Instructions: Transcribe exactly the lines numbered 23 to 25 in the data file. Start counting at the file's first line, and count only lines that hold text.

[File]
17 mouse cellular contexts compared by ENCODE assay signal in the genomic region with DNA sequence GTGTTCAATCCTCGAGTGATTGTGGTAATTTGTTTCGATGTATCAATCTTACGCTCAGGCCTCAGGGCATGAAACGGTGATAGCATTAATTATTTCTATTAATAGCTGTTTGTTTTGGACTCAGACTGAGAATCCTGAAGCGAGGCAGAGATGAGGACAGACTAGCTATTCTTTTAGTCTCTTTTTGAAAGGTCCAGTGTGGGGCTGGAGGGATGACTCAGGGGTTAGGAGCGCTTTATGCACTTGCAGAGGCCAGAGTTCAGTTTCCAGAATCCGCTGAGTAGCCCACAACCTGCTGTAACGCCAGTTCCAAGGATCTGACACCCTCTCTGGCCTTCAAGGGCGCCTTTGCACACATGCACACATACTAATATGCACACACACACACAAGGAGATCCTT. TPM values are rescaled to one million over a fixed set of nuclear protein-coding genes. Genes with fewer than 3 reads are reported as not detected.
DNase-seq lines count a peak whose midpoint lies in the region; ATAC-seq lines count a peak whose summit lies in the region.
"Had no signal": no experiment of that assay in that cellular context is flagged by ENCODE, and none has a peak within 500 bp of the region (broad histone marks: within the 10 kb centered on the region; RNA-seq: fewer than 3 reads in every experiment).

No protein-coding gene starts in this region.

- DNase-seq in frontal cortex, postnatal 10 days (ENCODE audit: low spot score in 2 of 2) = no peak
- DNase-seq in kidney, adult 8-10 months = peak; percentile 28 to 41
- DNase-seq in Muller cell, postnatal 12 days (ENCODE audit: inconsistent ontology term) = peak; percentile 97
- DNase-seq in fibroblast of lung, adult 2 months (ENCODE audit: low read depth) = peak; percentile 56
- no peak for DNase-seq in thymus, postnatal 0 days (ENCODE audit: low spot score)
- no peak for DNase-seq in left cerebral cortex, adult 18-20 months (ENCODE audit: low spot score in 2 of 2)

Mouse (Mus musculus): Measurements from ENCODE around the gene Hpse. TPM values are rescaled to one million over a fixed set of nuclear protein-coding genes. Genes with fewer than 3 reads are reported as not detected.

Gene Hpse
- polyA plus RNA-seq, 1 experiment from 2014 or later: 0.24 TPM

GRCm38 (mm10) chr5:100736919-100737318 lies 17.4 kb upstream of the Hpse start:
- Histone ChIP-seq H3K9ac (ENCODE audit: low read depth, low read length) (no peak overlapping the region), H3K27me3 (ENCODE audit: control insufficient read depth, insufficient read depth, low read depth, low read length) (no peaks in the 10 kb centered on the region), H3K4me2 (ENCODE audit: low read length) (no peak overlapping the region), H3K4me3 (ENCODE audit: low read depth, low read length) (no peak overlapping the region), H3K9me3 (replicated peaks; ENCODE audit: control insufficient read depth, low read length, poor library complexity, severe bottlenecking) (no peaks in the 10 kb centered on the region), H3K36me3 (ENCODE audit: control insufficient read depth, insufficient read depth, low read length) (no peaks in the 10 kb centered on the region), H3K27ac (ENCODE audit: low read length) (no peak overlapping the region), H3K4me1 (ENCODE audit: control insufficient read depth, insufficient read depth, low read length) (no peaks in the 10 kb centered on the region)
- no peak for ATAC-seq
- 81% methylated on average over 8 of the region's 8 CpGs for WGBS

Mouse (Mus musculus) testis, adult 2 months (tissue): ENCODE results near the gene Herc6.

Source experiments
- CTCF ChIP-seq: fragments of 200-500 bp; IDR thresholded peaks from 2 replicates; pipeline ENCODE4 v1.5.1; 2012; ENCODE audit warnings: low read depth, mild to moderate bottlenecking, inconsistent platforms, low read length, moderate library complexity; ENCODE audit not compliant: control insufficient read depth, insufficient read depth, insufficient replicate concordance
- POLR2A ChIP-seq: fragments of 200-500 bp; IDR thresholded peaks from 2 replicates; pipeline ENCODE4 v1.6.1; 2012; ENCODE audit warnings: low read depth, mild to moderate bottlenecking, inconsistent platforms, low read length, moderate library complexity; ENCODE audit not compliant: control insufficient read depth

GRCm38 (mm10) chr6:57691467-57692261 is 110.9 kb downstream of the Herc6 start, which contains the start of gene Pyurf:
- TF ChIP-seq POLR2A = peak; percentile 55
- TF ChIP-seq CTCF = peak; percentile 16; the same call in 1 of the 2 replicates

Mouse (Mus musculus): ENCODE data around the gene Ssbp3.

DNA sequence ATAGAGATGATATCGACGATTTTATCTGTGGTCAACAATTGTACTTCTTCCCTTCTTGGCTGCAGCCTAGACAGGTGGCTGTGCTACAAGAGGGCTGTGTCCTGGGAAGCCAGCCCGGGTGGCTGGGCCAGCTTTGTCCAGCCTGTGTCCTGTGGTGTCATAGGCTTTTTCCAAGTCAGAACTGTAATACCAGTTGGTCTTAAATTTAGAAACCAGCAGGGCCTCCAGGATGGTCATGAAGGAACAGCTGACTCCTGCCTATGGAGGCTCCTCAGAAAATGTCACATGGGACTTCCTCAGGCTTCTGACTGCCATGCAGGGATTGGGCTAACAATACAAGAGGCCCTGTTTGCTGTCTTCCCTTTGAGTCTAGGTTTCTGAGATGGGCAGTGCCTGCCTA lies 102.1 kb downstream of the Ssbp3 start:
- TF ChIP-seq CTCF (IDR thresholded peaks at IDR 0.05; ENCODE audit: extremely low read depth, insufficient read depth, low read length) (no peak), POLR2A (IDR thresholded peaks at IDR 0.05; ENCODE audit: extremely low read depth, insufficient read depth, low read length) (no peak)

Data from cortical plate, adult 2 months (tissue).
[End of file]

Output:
- TF ChIP-seq POLR2A = peak; percentile 55
- TF ChIP-seq CTCF = peak; percentile 16; the same call in 1 of the 2 replicates

Mouse (Mus musculus): ENCODE data around the gene Ssbp3.